• [0039]
    According to another embodiment of the present invention, at least one onboard computer 120 of the system 100 can include a plurality of components known in the art, as well as selected components that are unique to the present invention. For example, a processor 128 may be coupled to a scale interface 134, adapted to communicate with the onboard scale 148, and a reader interface 136, adapted to communicate with the reader 150. The processor 128 can further be coupled to a GPS interface 144, adapted to communicate and receive data from the GPS device 124 that is indicative of the position of the collection vehicle 110. The processor 128 can be further coupled to a cellular modem 142 and a wireless link 140, each of which may provide a discrete or redundant communications link between the collection vehicle 110 and the central computer 112. A clock 138 and a storage device 130 may also be coupled to the processor 128, as well as an in-cab display 132 and a manual input GUI 146.
  • [0040]
    The storage device 130 is preferably of sufficient size to store electronic data relating to the time, location, quality and quantity of the materials received from each of the plurality of containers with which the collection vehicle interacts throughout an extended time interval. Moreover, the storage device 130 should be of sufficient size to store digital data received from the electronic monitoring device 126, such as for example video or picture data received at each stop made by the collection vehicle 110. Moreover, the data stored on the storage device 130 should be readily retrievable by the processor 128 and preferably transmittable in a compressed and encrypted format for communications with the central computer 112, through either a direct wireless link 140 or through the cellular infrastructure 116.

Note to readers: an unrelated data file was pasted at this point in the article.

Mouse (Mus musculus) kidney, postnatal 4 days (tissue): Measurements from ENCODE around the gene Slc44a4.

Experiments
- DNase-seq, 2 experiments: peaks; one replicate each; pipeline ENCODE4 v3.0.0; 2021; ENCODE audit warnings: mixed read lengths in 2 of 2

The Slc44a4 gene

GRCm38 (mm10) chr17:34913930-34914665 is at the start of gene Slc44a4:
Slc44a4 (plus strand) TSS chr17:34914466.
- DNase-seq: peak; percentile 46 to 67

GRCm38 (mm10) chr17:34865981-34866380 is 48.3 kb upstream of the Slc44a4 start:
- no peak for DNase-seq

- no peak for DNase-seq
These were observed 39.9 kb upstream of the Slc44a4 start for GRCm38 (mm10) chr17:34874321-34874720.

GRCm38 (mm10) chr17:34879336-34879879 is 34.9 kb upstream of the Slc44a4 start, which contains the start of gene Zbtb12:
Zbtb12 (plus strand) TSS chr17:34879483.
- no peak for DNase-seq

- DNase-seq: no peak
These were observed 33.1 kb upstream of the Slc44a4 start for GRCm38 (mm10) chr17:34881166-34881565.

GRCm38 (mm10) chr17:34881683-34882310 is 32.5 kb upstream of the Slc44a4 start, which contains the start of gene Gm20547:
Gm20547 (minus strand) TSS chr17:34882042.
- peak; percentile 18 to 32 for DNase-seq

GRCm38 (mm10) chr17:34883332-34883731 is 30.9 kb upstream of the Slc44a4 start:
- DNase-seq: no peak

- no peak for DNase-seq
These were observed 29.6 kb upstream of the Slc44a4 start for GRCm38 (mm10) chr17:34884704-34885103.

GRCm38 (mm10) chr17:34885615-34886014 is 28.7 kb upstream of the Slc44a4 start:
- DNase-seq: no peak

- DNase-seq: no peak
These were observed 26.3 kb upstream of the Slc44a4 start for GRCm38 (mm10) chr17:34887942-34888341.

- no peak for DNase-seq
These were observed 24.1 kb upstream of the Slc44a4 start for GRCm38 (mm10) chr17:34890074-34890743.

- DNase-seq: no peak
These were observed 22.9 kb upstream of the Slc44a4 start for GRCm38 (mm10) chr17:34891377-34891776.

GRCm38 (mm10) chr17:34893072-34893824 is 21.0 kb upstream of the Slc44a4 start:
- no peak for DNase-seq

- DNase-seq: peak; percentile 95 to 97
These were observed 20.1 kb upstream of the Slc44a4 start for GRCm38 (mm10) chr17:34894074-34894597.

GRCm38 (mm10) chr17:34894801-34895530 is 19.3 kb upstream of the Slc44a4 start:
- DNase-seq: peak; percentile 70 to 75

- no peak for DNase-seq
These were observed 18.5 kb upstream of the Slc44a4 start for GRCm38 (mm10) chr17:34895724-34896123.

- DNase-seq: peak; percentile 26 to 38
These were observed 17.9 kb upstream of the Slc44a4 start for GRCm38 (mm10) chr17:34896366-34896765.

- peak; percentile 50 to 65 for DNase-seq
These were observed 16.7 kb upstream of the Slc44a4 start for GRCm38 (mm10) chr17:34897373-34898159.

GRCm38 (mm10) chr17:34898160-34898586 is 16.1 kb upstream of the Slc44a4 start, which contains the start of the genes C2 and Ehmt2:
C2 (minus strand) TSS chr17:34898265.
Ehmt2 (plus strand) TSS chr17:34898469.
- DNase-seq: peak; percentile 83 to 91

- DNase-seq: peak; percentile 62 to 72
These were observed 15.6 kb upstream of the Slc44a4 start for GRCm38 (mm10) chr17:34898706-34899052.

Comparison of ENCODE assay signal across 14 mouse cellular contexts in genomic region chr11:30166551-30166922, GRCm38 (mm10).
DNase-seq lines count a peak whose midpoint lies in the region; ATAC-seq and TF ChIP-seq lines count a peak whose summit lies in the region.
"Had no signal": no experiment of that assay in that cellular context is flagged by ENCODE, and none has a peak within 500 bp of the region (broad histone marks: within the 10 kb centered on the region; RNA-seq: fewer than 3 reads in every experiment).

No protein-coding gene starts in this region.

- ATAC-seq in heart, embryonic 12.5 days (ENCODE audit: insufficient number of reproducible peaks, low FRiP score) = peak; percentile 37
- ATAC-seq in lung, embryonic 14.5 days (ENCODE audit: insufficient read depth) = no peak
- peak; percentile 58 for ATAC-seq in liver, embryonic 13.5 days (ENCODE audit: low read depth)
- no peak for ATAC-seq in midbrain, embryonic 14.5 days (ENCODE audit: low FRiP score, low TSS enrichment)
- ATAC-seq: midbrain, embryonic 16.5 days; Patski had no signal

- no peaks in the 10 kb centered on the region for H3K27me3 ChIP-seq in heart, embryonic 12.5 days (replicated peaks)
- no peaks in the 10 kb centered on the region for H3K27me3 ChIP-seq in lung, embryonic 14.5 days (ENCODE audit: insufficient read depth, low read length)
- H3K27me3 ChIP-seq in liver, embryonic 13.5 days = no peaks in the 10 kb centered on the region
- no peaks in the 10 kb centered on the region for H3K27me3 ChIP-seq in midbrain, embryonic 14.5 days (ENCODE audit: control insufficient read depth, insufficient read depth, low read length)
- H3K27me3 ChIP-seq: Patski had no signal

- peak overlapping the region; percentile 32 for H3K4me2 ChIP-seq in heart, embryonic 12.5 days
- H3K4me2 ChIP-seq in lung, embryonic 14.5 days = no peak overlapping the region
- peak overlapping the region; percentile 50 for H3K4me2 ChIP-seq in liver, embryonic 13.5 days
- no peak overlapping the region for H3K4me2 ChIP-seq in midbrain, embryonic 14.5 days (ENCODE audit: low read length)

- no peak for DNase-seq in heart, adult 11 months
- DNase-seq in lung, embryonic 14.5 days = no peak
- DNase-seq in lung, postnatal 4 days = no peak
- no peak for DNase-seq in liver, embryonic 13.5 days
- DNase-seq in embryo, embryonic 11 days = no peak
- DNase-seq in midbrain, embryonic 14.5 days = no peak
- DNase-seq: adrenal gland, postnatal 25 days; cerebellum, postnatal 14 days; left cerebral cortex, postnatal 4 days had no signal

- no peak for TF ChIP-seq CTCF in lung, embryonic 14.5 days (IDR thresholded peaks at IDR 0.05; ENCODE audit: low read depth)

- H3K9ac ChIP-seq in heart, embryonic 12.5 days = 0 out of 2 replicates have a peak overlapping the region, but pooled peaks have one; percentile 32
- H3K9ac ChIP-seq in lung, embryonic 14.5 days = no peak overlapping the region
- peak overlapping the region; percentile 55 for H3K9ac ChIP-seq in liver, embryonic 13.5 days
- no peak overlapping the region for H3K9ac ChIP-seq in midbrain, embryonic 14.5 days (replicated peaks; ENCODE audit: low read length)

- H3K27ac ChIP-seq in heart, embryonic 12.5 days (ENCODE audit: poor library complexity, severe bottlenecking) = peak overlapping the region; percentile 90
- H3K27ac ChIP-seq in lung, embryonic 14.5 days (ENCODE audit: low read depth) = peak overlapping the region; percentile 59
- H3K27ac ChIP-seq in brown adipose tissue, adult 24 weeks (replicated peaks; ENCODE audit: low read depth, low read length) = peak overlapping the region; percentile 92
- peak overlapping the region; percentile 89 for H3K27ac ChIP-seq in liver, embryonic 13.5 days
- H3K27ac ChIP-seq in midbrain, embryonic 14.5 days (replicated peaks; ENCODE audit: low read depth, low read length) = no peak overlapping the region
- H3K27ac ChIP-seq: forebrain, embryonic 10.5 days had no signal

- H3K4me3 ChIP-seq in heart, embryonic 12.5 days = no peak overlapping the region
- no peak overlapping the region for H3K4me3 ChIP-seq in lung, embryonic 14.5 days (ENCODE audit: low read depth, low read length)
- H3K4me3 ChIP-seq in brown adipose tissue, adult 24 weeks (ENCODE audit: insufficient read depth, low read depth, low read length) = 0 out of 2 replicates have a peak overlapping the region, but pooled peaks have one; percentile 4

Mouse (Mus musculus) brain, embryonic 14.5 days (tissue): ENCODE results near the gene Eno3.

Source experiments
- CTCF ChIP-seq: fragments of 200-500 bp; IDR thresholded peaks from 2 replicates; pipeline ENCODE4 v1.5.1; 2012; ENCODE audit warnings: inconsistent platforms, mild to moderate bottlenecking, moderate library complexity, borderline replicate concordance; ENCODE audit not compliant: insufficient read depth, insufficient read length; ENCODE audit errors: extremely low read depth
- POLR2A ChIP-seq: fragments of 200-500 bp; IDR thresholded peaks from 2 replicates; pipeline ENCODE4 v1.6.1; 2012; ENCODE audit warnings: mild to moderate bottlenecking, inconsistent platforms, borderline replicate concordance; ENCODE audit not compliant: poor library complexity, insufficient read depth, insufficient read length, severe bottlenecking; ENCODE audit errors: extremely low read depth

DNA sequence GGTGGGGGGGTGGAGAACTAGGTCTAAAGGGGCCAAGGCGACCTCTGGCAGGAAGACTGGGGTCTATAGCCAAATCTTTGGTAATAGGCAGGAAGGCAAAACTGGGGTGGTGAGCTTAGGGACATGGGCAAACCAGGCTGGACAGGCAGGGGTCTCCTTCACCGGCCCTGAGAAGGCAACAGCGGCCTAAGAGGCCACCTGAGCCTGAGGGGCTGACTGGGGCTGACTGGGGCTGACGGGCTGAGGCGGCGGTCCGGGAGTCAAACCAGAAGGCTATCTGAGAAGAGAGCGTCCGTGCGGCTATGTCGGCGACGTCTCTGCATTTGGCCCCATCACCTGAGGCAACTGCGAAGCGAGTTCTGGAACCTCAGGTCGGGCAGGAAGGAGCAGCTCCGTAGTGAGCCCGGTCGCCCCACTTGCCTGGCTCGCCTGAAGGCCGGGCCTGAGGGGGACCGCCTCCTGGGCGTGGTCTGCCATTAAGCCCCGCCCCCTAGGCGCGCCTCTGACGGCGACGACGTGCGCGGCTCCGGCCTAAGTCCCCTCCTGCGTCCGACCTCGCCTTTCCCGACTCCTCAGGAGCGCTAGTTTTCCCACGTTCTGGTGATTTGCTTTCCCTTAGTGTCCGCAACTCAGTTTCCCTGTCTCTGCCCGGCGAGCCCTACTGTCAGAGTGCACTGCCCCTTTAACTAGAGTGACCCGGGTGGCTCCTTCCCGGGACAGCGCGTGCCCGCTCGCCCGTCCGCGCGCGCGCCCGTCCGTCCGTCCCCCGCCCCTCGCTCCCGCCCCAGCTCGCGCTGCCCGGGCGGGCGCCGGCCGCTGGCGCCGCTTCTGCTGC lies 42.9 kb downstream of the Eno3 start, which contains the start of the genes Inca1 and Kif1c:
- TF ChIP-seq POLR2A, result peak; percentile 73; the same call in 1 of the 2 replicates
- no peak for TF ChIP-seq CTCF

• [0041]
    Aspects of the central computer 112 are shown schematically in FIG. 2. As shown herein, the central computer 112 is a unitary element, but it should be understood by those skilled in the art that the central computer 112 may also be a system or network of computers and databases that operate in concert to produce the functional results described herein. The central computer 112 may include at least a processor 210, a user interface 212, a cellular modem 214 and a wireless link 216. Moreover, the processor 210 can be connectable with or coupled to a materials database 220, a user ID database 222, and a customer database 224, all of which may be local or remote from the central computer 112 itself.
  • [0042]
    The central computer 112 also may include a vehicle resource center 226 and a material recovery facility (MRF) center 232, each of which provide real time or near real time updates regarding the position, configuration and load of the vehicle or MRF.
  • [0043]
    The central computer 112 also may include a plurality of modules or algorithms adapted to receive data inputs from the collection vehicle 110 and process that data into a result usable according to the present invention. Each of the following algorithms can be preferably encoded into one or more software applications that are executed by the processor 210 in the central computer 112, or alternatively in conjunction with the processor 128 on the onboard computer 120.
  • [0044]